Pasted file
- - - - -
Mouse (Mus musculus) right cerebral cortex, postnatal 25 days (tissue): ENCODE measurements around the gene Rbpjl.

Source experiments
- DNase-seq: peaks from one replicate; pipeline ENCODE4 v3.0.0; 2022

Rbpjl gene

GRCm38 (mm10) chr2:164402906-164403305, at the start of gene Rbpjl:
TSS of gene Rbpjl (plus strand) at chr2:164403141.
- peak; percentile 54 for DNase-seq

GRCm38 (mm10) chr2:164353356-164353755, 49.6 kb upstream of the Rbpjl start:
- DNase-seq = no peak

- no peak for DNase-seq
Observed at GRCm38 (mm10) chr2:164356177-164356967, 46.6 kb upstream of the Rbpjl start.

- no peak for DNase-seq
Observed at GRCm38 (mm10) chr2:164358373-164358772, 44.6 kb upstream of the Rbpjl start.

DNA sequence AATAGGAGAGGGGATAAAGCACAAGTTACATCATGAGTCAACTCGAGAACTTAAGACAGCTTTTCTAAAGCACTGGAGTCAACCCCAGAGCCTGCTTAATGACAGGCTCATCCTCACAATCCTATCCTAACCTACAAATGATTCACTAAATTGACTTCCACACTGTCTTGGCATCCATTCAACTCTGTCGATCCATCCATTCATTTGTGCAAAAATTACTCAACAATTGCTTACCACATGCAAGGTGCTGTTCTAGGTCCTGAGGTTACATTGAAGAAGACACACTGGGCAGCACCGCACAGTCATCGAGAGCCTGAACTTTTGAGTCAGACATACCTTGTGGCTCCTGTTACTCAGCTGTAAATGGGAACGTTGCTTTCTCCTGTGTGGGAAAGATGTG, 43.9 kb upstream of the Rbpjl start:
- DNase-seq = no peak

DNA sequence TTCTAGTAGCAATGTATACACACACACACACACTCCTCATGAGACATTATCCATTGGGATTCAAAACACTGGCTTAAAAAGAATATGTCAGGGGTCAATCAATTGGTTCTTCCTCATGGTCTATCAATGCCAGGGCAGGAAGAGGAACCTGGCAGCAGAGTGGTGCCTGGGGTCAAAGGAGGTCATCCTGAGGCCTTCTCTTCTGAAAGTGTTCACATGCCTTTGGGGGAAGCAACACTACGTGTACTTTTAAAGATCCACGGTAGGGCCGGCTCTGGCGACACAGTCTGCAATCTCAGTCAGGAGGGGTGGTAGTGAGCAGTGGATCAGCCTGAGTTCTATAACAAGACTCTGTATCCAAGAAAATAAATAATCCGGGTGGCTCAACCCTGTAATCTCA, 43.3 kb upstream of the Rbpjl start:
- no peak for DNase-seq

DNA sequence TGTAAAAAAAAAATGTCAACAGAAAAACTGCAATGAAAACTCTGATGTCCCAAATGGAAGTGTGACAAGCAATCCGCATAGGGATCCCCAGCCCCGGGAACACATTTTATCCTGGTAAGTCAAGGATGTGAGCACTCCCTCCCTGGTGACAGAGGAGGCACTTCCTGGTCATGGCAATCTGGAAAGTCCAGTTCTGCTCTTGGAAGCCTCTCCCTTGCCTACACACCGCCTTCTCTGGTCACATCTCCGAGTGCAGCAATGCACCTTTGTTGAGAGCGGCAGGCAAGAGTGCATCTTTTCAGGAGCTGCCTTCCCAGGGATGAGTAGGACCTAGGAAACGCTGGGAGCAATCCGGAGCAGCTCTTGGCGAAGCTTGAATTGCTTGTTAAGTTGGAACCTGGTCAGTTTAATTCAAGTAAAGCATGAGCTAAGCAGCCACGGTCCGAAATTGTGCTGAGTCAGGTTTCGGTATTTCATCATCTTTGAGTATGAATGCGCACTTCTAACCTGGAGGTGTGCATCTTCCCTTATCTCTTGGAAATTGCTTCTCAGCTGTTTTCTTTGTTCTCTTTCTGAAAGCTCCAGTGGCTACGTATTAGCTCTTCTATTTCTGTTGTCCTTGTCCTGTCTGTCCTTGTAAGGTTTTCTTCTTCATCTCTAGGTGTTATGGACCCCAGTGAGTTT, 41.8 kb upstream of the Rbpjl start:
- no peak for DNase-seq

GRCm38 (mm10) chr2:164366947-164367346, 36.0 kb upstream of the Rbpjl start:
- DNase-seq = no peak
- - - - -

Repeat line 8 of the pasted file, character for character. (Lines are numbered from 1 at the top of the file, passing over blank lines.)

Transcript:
GRCm38 (mm10) chr2:164353356-164353755, 49.6 kb upstream of the Rbpjl start: